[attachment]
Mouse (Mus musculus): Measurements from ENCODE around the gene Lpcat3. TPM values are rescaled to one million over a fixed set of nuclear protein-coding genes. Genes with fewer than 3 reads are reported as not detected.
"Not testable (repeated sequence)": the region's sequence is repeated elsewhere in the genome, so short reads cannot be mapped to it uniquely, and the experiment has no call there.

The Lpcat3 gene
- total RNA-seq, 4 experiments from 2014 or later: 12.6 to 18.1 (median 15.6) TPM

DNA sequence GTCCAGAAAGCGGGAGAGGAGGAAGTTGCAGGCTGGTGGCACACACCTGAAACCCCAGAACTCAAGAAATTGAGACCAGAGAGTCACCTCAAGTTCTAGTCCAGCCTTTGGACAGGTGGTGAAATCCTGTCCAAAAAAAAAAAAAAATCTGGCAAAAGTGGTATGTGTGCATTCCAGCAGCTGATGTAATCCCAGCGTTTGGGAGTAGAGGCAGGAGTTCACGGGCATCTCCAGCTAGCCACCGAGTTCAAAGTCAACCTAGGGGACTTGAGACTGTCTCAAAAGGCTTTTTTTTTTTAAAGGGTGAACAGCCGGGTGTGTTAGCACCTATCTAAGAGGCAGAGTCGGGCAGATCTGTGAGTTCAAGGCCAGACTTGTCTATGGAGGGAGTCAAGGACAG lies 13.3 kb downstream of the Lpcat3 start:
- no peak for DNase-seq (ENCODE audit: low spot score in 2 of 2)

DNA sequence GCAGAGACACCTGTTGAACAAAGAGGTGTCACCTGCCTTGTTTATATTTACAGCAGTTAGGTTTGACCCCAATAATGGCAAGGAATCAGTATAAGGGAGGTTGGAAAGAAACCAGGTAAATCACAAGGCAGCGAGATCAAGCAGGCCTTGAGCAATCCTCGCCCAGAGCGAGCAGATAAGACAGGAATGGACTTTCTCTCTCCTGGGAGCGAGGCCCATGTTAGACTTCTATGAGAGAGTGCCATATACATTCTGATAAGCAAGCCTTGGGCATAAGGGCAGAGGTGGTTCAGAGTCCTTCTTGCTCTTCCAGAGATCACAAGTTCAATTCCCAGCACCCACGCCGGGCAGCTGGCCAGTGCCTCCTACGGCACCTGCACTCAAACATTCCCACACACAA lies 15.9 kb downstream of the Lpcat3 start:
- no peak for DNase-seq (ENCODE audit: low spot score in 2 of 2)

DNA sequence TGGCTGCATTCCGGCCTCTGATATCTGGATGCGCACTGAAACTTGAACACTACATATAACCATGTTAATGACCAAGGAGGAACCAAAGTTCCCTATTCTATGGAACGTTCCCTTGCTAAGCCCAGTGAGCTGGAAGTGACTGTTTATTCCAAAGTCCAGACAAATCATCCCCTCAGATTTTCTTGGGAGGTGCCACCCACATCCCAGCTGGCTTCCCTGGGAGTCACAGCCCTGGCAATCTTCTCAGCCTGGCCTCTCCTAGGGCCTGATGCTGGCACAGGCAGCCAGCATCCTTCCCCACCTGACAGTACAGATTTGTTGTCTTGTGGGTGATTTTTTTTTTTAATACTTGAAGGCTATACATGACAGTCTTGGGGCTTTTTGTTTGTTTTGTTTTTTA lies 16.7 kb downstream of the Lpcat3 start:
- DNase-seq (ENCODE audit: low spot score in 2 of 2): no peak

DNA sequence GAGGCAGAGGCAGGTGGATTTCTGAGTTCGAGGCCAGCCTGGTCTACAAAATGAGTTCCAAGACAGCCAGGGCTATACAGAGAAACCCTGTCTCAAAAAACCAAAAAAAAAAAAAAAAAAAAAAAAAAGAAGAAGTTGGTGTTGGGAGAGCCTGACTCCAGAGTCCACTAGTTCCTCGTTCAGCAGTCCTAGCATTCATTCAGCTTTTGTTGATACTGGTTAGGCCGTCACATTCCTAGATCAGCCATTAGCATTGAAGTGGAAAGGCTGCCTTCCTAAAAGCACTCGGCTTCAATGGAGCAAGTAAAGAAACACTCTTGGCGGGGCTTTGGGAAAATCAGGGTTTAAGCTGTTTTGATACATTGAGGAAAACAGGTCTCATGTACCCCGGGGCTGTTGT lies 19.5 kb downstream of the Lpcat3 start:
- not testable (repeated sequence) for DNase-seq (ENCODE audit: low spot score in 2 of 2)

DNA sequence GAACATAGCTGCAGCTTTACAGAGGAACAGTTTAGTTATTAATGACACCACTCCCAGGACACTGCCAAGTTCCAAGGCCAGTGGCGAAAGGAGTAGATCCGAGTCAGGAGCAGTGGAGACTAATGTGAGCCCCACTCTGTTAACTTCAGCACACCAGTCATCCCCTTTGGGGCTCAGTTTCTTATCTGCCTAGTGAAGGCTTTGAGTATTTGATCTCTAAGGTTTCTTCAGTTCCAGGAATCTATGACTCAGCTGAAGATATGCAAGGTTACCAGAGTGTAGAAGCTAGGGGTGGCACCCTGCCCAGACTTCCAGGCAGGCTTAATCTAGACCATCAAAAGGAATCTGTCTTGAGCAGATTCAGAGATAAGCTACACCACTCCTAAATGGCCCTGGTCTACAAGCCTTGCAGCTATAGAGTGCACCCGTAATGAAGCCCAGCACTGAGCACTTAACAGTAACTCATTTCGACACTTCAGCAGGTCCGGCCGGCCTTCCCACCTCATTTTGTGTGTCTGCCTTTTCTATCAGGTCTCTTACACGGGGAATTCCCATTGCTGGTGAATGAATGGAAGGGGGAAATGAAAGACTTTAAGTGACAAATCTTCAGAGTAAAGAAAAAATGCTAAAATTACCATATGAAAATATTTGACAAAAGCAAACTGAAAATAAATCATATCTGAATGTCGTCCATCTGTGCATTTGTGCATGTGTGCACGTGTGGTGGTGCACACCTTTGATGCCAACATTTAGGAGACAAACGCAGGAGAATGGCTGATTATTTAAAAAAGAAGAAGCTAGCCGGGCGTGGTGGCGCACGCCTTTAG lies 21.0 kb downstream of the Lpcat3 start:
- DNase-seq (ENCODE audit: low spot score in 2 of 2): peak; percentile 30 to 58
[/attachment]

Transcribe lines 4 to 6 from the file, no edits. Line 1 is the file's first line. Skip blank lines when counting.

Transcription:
- total RNA-seq, 4 experiments from 2014 or later: 12.6 to 18.1 (median 15.6) TPM

DNA sequence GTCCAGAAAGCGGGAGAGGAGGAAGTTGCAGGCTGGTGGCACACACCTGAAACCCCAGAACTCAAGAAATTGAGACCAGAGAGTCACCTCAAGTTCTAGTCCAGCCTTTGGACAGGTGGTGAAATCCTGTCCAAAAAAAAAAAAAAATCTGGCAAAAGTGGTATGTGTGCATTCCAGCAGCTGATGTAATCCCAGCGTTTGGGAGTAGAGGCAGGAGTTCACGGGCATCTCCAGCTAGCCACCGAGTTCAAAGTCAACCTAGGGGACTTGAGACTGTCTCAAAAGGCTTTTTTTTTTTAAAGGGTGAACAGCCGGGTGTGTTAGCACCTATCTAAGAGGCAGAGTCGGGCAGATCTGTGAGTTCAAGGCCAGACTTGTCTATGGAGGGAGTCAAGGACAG lies 13.3 kb downstream of the Lpcat3 start:
- no peak for DNase-seq (ENCODE audit: low spot score in 2 of 2)